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Report finds “synthetic marijuana” linked to thousands of hospital emergency departments visits each year

(12/10/2012)

First-of-its-kind report finds that street forms of “synthetic marijuana” products linked to thousands of hospital emergency departments visits each year
SAMHSA

December 4, 2012

Street forms of synthetic cannabinoids – so-called “synthetic marijuana” – were linked to 11,406 of the 4.9 million drug-related emergency department (ED) visits in 2010, according to a new report by the Substance Abuse and Mental Health Services Administration (SAMHSA).  Commonly known by such street names as “K2” or “Spice,” synthetic cannabinoids are substances that are not derived from the marijuana plant but purport to have the same effect as the drug.  The report found that youths between the ages of 12 to 29 constituted 75 percent of all hospital ED visits involving synthetic cannabinoids, with males accounted for 78 percent of the ED admissions among this age group. The average age for people involved in synthetic cannabinoid-related ED admissions was younger than for marijuana-related ED visits (24 years old versus 30 years old).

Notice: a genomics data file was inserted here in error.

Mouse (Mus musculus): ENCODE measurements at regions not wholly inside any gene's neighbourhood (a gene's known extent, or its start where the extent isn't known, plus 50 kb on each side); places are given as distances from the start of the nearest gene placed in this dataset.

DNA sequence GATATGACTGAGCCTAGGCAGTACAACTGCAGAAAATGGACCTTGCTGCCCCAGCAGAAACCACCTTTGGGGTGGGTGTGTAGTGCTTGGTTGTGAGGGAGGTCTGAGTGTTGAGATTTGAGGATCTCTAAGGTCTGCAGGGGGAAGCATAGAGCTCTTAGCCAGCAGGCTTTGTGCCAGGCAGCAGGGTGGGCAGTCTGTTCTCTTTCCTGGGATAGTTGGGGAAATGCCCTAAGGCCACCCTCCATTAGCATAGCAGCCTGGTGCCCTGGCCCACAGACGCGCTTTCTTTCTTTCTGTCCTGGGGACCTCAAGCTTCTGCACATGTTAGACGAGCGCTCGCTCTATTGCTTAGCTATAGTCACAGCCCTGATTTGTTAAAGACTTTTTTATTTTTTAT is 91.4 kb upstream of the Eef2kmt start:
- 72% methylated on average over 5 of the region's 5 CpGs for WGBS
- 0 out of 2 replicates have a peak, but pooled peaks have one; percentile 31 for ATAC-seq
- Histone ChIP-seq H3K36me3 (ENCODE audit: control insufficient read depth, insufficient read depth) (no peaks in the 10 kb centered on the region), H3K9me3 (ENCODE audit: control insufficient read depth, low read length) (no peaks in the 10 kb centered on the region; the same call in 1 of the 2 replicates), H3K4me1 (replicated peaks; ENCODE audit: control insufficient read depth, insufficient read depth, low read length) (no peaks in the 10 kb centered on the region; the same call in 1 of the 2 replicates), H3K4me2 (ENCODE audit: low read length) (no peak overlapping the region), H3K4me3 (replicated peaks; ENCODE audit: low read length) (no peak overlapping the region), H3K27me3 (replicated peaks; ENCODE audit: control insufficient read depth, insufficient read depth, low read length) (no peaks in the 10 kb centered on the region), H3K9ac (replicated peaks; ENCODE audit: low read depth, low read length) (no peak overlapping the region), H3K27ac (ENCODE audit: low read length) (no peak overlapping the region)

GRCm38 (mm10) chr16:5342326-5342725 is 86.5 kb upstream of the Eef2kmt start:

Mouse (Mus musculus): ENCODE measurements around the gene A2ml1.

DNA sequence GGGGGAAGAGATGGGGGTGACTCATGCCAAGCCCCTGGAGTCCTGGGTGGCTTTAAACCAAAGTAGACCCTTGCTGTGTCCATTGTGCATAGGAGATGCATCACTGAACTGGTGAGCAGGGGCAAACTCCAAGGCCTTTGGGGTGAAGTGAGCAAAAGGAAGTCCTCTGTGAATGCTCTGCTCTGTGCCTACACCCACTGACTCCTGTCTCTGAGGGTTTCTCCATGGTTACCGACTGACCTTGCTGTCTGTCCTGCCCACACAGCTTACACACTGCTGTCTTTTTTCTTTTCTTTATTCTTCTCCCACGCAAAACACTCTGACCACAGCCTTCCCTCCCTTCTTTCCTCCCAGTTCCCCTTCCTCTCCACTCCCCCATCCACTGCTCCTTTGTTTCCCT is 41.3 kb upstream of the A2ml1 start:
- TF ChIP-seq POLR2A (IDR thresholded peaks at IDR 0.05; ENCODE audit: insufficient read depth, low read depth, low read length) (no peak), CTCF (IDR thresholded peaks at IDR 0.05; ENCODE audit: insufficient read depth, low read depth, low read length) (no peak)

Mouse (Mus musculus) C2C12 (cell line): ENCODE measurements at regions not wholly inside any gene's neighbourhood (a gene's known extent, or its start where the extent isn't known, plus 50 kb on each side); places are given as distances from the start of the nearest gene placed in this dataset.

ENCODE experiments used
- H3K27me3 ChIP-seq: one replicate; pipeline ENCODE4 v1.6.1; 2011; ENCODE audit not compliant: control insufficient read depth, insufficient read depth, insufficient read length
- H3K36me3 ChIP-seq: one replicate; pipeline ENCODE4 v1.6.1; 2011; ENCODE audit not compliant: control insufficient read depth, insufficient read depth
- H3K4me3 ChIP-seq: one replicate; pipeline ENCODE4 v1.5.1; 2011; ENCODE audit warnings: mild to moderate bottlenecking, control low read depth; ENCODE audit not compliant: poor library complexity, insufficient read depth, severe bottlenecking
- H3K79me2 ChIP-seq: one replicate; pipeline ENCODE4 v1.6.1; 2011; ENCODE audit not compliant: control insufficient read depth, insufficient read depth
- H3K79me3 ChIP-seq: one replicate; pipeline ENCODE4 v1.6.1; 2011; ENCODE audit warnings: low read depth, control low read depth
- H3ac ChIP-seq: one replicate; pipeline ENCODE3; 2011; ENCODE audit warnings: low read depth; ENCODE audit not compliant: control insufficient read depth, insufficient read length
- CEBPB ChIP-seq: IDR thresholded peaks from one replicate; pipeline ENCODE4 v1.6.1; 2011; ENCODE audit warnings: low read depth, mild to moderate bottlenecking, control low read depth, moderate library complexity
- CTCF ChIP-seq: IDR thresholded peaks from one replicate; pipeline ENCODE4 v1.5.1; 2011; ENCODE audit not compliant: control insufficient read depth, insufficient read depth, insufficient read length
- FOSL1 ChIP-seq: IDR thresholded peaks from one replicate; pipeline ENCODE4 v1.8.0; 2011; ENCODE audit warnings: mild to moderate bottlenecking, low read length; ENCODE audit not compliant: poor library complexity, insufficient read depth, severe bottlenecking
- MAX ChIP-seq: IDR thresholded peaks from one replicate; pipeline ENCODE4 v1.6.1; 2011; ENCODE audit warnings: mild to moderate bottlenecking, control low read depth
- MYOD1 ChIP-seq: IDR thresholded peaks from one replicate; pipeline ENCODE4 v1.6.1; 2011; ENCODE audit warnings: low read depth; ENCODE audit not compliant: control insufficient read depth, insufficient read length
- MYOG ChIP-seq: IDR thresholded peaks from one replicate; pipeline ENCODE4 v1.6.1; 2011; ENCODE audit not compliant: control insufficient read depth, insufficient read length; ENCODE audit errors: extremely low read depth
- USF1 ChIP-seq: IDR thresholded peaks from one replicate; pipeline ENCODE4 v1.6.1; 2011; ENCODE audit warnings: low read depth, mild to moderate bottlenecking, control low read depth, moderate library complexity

View the full article here: http://www.samhsa.gov/newsroom/advisories/1212040915.aspx


Keywords: report, synthetic, marijuana, street form, linked, hospital, emergency, visits



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